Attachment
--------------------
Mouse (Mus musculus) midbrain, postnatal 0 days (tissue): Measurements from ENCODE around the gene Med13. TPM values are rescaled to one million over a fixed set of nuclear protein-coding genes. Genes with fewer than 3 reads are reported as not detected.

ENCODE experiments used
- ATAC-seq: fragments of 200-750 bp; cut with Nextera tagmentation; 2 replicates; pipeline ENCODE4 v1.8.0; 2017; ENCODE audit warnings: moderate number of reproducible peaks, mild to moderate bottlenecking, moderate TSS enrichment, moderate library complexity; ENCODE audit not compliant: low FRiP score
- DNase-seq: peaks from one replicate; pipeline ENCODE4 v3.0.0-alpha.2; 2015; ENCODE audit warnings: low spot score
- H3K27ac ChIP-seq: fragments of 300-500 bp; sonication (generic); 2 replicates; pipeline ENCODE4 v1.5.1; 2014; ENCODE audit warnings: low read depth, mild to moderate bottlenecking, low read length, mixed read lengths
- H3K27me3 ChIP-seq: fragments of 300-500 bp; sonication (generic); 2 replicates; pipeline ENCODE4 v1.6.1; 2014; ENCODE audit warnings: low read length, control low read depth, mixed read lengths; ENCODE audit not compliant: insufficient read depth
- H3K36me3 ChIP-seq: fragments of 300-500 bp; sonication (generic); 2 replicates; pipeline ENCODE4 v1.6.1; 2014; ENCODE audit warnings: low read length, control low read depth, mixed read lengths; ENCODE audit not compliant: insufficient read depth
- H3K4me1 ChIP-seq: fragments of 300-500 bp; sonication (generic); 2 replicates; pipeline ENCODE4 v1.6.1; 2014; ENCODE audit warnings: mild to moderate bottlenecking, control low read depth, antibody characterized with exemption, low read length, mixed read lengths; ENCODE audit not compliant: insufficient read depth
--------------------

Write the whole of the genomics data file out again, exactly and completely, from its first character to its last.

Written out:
Mouse (Mus musculus) midbrain, postnatal 0 days (tissue): Measurements from ENCODE around the gene Med13. TPM values are rescaled to one million over a fixed set of nuclear protein-coding genes. Genes with fewer than 3 reads are reported as not detected.

ENCODE experiments used
- ATAC-seq: fragments of 200-750 bp; cut with Nextera tagmentation; 2 replicates; pipeline ENCODE4 v1.8.0; 2017; ENCODE audit warnings: moderate number of reproducible peaks, mild to moderate bottlenecking, moderate TSS enrichment, moderate library complexity; ENCODE audit not compliant: low FRiP score
- DNase-seq: peaks from one replicate; pipeline ENCODE4 v3.0.0-alpha.2; 2015; ENCODE audit warnings: low spot score
- H3K27ac ChIP-seq: fragments of 300-500 bp; sonication (generic); 2 replicates; pipeline ENCODE4 v1.5.1; 2014; ENCODE audit warnings: low read depth, mild to moderate bottlenecking, low read length, mixed read lengths
- H3K27me3 ChIP-seq: fragments of 300-500 bp; sonication (generic); 2 replicates; pipeline ENCODE4 v1.6.1; 2014; ENCODE audit warnings: low read length, control low read depth, mixed read lengths; ENCODE audit not compliant: insufficient read depth
- H3K36me3 ChIP-seq: fragments of 300-500 bp; sonication (generic); 2 replicates; pipeline ENCODE4 v1.6.1; 2014; ENCODE audit warnings: low read length, control low read depth, mixed read lengths; ENCODE audit not compliant: insufficient read depth
- H3K4me1 ChIP-seq: fragments of 300-500 bp; sonication (generic); 2 replicates; pipeline ENCODE4 v1.6.1; 2014; ENCODE audit warnings: mild to moderate bottlenecking, control low read depth, antibody characterized with exemption, low read length, mixed read lengths; ENCODE audit not compliant: insufficient read depth